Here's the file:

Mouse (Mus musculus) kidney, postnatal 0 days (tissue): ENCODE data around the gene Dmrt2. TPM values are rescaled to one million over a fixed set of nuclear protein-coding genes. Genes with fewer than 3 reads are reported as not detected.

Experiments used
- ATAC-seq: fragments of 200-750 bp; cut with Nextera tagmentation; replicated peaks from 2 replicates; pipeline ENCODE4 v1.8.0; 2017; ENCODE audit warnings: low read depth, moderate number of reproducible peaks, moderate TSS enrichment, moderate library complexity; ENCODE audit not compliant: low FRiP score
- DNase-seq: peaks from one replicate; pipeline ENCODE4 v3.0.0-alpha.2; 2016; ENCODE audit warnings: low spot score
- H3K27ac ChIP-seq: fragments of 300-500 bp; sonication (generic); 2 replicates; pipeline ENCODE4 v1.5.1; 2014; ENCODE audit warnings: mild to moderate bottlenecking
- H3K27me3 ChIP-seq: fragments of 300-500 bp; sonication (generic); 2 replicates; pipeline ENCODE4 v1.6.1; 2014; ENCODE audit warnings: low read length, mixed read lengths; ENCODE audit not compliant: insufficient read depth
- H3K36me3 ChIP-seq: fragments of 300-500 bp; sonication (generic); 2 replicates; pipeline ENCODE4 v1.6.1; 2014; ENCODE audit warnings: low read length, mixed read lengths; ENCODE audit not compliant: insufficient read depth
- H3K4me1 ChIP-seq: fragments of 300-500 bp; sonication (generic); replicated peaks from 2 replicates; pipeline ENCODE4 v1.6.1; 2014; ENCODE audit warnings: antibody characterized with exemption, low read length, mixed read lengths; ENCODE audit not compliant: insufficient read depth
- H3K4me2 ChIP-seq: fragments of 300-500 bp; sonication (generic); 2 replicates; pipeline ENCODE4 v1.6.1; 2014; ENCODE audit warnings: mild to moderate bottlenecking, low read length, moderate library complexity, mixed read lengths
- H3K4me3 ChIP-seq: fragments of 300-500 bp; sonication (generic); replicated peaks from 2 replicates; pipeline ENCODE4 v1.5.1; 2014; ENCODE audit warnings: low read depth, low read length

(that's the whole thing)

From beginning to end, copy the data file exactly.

Mouse (Mus musculus) kidney, postnatal 0 days (tissue): ENCODE data around the gene Dmrt2. TPM values are rescaled to one million over a fixed set of nuclear protein-coding genes. Genes with fewer than 3 reads are reported as not detected.

Experiments used
- ATAC-seq: fragments of 200-750 bp; cut with Nextera tagmentation; replicated peaks from 2 replicates; pipeline ENCODE4 v1.8.0; 2017; ENCODE audit warnings: low read depth, moderate number of reproducible peaks, moderate TSS enrichment, moderate library complexity; ENCODE audit not compliant: low FRiP score
- DNase-seq: peaks from one replicate; pipeline ENCODE4 v3.0.0-alpha.2; 2016; ENCODE audit warnings: low spot score
- H3K27ac ChIP-seq: fragments of 300-500 bp; sonication (generic); 2 replicates; pipeline ENCODE4 v1.5.1; 2014; ENCODE audit warnings: mild to moderate bottlenecking
- H3K27me3 ChIP-seq: fragments of 300-500 bp; sonication (generic); 2 replicates; pipeline ENCODE4 v1.6.1; 2014; ENCODE audit warnings: low read length, mixed read lengths; ENCODE audit not compliant: insufficient read depth
- H3K36me3 ChIP-seq: fragments of 300-500 bp; sonication (generic); 2 replicates; pipeline ENCODE4 v1.6.1; 2014; ENCODE audit warnings: low read length, mixed read lengths; ENCODE audit not compliant: insufficient read depth
- H3K4me1 ChIP-seq: fragments of 300-500 bp; sonication (generic); replicated peaks from 2 replicates; pipeline ENCODE4 v1.6.1; 2014; ENCODE audit warnings: antibody characterized with exemption, low read length, mixed read lengths; ENCODE audit not compliant: insufficient read depth
- H3K4me2 ChIP-seq: fragments of 300-500 bp; sonication (generic); 2 replicates; pipeline ENCODE4 v1.6.1; 2014; ENCODE audit warnings: mild to moderate bottlenecking, low read length, moderate library complexity, mixed read lengths
- H3K4me3 ChIP-seq: fragments of 300-500 bp; sonication (generic); replicated peaks from 2 replicates; pipeline ENCODE4 v1.5.1; 2014; ENCODE audit warnings: low read depth, low read length